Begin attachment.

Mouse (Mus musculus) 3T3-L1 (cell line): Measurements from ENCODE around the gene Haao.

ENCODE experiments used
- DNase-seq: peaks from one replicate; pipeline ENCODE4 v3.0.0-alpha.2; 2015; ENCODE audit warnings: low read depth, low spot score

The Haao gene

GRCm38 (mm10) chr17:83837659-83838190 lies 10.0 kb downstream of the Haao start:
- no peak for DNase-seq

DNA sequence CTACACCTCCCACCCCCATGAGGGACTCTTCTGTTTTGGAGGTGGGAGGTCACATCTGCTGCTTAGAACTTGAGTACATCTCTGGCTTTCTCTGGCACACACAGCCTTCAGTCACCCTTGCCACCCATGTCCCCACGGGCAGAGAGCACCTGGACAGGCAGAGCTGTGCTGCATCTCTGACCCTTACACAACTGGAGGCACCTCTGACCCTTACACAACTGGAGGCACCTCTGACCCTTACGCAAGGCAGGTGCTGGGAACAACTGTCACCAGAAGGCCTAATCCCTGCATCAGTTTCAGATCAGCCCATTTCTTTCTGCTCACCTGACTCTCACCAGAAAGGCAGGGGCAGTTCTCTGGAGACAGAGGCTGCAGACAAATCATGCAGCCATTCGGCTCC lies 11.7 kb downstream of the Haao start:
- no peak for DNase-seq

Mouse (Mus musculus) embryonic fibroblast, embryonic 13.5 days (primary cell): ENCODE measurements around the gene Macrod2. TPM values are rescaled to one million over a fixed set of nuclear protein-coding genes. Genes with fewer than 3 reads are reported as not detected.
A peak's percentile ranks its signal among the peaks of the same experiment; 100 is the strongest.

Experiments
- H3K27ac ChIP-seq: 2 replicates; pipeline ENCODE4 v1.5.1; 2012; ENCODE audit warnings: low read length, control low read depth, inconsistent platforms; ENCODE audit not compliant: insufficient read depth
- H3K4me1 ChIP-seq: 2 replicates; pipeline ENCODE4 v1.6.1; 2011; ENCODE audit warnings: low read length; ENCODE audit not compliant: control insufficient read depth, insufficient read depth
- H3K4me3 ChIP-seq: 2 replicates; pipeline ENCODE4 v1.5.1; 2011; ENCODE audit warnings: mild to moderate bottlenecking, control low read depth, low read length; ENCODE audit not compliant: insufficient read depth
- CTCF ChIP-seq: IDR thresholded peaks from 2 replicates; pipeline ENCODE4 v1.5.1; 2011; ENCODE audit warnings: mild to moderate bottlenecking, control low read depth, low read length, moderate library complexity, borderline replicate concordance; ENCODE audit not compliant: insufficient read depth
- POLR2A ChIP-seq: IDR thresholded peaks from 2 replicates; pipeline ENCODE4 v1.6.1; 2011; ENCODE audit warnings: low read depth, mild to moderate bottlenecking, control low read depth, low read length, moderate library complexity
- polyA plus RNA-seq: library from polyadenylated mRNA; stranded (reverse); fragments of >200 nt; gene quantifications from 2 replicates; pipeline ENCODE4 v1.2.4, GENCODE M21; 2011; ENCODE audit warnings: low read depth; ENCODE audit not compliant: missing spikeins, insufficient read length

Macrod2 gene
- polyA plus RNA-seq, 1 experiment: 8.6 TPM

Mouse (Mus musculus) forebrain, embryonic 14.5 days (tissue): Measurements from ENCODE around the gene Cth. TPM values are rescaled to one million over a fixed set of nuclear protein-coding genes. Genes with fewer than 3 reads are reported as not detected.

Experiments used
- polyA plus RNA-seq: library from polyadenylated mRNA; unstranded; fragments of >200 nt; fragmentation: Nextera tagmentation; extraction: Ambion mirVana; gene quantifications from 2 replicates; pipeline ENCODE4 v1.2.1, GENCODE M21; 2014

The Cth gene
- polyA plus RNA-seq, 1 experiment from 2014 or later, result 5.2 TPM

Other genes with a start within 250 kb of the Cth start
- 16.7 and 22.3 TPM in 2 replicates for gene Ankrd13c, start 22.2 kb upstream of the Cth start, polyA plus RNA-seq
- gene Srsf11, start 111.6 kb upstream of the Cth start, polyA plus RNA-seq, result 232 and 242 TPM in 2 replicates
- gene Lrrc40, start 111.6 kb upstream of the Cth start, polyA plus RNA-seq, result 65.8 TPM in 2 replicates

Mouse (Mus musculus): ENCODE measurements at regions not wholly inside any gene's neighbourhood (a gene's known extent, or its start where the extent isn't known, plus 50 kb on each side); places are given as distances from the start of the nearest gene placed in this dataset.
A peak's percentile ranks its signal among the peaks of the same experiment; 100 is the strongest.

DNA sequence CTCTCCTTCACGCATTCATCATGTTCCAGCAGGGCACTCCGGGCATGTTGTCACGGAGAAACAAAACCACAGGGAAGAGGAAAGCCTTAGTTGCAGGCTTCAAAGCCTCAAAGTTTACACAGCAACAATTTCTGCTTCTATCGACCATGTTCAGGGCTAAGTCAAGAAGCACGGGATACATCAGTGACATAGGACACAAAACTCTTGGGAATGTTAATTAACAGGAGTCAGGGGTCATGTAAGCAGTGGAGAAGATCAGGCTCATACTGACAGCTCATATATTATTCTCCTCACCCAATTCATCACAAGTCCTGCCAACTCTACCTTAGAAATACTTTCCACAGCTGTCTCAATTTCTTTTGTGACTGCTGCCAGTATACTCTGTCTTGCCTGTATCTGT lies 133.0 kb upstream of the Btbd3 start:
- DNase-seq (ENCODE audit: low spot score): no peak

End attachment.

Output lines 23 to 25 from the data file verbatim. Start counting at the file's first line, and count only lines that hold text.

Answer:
The Cth gene
- polyA plus RNA-seq, 1 experiment from 2014 or later, result 5.2 TPM

Other genes with a start within 250 kb of the Cth start